But the impact was largely erased by the payments to manage the club's debts, which are around 750 million pounds, and costs related to a controversial bond issue.
It's been reported that the Glazers cannot refinance to a lower interest rate because they are too leveraged by debt.

Another Grass-Roots Group Rises, "Save Our Rays"

You can add to the list of grass-roots groups trying to move the Rays to Tampa. Much like Build it Downtown Tampa, the new website indicates the team is likely to move away if it isn't moved to Tampa. It also has a Facebook page. However, "Save Our Rays" also offers a chance for fans to show their support by buying a $20 T-shirt (plus $4 shipping) adorned with the message.

It also features a cartoon of St. Pete Mayor Bill Foster driving a moving truck.

Rays Avoiding "Financial Investments" in Tampa Bay?

Shocking (but not surprising) article on today about the Rays' stadium saga (h/t Cork Gaines at Rays Index):
According to sources, baseball commissioner Bud Selig has instructed Rays management not to make significant financial investments in the area until attendance indicators improve, suggesting the team could be investing in potential relocation sites.
I have no idea if it's true, but if it is, it would explain why some people around St. Petersburg are ticked the team hasn't utilized outdoor advertising as much it has in the past and why it didn't even communicate with the city in planning an airport pep rally.

I also suspect the "tip" someone (presumably from MLB) dropped to ESPN doesn't actually have to do with spending money in other cities as much as it has to do with creating leverage in the current situation. Remember, teams don't get stadiums until the region fears losing them.

Wednesday, October 6, 2010

Selig on Tampa Bay's Baseball Viability

When asked about Tampa Bay as a viable baseball market on Tuesday's Mike & Mike show on ESPN Radio, MLB Commissioner Bud Selig said:
"I've talked a Stu Sternberg, the owner (of the Rays) - who has done a terrific job, by the way - about this subject and he and I are going to have a lot of conversations in the offseason about it. I mean, they have produced a remarkable organaization...The average Major-League club in this year drew 2,436,000 people. And so, for those clubs that are winning whose average is consistently below that, you always have to wonder why and there has to be concern. So, we have some work to do, and as I say, Stu and I have had a lot of conversations and will continue to have."
Selig will be asked a LOT about Rays' attendance this fall and it's clear he's not afraid to suggest (ever-so-slightly) that the team could move. It's also clear that while Sternberg isn't eager to talk about the subject to the media or St. Petersburg's mayor, he has been talking to Selig about it behind-the-scenes.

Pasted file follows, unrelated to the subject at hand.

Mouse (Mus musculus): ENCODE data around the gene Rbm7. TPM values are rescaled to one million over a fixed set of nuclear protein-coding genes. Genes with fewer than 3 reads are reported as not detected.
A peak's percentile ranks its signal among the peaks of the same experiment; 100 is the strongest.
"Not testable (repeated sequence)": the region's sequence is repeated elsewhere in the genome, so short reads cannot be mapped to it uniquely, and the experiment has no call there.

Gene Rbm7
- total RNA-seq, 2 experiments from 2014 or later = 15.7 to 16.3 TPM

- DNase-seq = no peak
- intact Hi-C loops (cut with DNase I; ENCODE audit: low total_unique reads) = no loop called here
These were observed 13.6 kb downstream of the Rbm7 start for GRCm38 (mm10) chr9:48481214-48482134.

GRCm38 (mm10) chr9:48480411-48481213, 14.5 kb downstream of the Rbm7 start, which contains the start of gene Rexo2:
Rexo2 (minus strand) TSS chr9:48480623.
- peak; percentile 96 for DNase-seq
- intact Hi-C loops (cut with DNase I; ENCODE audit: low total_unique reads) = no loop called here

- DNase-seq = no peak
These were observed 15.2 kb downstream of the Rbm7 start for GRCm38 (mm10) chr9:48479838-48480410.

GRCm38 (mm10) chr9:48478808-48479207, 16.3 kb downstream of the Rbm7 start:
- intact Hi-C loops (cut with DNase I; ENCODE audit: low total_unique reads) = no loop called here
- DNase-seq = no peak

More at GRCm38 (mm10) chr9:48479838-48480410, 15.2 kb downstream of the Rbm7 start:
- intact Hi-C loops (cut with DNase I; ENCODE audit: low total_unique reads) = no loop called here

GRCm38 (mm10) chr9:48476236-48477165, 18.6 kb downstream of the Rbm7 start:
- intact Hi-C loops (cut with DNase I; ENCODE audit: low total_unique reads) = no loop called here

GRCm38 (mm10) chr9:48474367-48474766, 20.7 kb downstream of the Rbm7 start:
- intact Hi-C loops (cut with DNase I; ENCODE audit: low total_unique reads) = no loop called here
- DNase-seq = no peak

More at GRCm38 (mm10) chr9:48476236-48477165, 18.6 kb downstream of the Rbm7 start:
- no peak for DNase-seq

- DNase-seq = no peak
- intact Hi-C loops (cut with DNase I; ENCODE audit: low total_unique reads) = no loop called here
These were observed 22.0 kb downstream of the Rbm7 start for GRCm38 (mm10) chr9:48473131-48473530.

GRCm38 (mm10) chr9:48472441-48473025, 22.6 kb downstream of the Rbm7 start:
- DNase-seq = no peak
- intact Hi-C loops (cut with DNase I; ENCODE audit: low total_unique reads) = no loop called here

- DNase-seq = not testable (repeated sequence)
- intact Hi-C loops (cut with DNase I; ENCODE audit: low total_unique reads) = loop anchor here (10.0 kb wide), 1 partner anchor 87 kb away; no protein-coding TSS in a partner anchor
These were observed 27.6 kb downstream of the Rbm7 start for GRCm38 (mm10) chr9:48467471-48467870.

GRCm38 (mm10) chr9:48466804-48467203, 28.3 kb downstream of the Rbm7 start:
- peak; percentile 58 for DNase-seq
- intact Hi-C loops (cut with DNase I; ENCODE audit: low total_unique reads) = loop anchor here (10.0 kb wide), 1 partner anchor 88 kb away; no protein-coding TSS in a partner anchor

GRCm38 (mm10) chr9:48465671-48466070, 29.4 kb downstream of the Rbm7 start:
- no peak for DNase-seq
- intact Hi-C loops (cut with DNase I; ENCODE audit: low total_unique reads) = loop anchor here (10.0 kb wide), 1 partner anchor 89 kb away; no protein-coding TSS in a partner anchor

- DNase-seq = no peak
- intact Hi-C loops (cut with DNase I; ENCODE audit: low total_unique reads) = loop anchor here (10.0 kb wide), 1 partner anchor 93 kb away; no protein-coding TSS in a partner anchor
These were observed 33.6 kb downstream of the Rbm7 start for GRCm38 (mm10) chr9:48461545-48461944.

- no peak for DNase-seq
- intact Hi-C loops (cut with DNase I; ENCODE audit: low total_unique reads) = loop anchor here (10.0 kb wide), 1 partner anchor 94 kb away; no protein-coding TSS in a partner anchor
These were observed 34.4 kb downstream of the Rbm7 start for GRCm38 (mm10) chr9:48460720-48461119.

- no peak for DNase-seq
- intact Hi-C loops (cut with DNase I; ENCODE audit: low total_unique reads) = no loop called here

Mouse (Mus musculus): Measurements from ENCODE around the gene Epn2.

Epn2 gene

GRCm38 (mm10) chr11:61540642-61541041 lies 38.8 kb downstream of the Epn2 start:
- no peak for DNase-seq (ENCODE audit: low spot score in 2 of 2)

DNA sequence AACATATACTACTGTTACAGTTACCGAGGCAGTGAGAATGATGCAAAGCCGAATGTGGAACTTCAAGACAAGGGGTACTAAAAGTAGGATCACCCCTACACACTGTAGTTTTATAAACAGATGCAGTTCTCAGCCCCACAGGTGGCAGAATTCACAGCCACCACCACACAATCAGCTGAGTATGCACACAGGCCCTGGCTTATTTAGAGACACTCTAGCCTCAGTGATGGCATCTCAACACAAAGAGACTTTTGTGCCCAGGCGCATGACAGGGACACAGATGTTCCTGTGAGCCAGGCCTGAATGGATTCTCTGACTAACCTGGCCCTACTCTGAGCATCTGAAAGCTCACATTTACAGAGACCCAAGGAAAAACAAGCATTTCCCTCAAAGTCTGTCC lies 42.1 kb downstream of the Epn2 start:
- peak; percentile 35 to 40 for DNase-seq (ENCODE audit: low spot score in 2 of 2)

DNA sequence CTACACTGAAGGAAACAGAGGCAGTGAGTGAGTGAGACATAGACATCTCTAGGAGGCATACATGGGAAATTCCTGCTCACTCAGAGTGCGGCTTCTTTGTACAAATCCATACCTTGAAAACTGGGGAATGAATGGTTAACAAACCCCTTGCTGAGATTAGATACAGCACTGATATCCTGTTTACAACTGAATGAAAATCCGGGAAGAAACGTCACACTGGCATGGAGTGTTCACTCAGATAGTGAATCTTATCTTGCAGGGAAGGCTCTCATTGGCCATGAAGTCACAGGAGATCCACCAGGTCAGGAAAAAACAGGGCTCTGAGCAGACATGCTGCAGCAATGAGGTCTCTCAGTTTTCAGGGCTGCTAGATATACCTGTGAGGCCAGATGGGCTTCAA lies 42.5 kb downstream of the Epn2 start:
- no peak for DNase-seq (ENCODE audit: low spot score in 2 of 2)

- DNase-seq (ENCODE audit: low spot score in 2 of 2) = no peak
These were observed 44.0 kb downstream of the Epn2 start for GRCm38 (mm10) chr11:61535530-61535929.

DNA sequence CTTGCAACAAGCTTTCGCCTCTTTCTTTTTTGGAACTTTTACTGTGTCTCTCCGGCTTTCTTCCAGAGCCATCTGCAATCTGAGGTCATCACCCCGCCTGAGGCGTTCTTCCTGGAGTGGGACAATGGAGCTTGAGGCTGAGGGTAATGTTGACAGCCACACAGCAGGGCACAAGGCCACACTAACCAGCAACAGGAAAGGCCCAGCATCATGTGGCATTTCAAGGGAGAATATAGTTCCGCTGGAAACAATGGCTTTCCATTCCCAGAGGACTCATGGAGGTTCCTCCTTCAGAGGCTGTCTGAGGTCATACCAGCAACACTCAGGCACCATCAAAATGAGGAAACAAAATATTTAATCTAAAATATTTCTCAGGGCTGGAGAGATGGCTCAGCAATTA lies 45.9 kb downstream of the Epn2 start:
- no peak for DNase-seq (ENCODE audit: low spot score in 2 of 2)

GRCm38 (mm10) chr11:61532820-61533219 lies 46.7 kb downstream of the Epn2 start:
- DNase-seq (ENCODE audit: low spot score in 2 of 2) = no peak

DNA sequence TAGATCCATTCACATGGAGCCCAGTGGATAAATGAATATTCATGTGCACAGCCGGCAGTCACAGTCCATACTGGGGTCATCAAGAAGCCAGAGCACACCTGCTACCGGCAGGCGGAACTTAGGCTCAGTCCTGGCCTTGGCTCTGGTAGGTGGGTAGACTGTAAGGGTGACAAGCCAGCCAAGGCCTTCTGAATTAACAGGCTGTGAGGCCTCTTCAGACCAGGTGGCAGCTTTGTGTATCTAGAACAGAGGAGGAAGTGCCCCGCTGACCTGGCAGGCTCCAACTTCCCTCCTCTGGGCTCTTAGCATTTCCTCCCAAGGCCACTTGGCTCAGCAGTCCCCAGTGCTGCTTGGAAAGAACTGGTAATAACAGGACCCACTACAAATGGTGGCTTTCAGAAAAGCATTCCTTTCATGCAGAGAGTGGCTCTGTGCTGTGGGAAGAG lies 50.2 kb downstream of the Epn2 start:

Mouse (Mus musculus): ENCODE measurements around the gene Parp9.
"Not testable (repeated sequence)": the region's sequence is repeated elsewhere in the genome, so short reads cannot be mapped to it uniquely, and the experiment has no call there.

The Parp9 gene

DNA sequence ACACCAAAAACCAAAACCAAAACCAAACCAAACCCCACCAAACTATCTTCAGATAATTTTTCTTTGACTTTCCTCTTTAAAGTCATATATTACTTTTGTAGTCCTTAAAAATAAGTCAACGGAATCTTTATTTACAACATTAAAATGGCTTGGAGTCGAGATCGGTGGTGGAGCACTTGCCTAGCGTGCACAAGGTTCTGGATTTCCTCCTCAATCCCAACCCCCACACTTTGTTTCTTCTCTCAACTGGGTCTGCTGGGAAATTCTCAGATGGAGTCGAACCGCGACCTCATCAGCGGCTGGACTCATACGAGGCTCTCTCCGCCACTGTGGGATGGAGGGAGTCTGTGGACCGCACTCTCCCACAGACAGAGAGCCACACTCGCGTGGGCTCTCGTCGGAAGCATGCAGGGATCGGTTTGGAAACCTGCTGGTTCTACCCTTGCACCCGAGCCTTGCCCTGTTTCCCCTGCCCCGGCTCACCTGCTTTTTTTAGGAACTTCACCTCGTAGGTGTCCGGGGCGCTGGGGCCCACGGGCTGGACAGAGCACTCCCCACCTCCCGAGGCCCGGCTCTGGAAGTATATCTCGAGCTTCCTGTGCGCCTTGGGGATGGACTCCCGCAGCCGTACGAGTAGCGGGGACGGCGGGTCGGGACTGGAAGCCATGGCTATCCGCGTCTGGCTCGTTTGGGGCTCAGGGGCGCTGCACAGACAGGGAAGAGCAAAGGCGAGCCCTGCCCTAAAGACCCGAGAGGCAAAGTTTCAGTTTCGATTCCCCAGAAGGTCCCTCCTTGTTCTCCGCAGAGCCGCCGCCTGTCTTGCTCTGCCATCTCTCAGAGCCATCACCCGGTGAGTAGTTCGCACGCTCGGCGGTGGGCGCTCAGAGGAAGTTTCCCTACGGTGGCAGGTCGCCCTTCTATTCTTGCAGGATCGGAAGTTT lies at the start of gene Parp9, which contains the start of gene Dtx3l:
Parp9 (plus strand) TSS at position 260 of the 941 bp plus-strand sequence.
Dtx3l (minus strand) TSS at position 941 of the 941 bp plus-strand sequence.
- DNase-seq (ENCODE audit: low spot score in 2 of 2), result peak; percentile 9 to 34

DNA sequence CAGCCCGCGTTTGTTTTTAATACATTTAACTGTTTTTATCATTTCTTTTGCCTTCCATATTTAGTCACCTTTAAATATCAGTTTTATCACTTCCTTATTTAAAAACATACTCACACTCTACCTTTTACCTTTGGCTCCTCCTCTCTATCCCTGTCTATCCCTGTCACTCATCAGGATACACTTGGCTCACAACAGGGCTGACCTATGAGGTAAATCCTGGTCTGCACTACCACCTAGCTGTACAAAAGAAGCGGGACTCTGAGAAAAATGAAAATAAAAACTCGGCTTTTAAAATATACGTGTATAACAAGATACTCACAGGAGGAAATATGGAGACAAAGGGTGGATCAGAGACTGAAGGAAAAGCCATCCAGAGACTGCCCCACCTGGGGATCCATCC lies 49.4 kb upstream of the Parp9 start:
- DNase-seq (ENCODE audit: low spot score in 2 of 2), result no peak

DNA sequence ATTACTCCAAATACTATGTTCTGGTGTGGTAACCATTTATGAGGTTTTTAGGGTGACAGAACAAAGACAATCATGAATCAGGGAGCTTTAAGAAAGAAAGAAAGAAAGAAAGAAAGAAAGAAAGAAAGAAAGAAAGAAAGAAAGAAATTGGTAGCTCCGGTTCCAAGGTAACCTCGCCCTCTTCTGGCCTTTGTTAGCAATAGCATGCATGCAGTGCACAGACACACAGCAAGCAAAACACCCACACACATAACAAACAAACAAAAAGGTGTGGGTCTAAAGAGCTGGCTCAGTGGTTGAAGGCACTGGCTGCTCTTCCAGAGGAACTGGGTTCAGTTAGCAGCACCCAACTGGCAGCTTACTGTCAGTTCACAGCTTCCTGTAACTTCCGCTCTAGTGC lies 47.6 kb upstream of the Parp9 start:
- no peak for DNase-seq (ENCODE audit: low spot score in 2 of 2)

Fortunately, the issue shouldn't occupy too much of our time until after the playoffs...

Update on Cubs Spring Training Movement

Remember how Arizona was going to charge all the other Spring Training teams to build a new stadium for the Cubs in Mesa?

Today, we get this update from Neil deMause at Field of Schemes:
The hotel tax hike requires voter approval, and in advance of the November 2 referendum, the Goldwater Institute — which has already gone after the proposed Phoenix Coyotes lease concessions — has been raising questions about the plan, last week with an Arizona Republic op-ed noting that the proposition authorizes spending "greater than $1.5 million" without any spending cap, and this week noting that it's unclear how much the Cubs would provide, beyond "benefits to be determined."
In this economic - and political - climate, it will be a very difficult sell to the voters. Which may mean a revival of the Cubs-to-Naples (Fla.) campaign. Of course, the more probable situation is the "players" behind the stadium push in Mesa will just have to work a little harder on their game.

Tuesday, October 5, 2010

Rays Stand to Make Huge Revenue Windfall

All the talk that Rays attendance is suffering because fans would rather watch the game on their own HD sets isn't necessarily a bad thing. On the heels of a monster billion-dollar television deal announced by the Texas Rangers, it's becoming clear that the Rays - assuming they stay in Tampa Bay for the forseeable future - will soon be in position to sign a comparable deal.

It's amazing to think the Texas Rangers (playing in the country's fifth-largest metro area with a state-wide following) aren't considered a "large-market team." But as Pete Toms from The Biz of Baseball writes: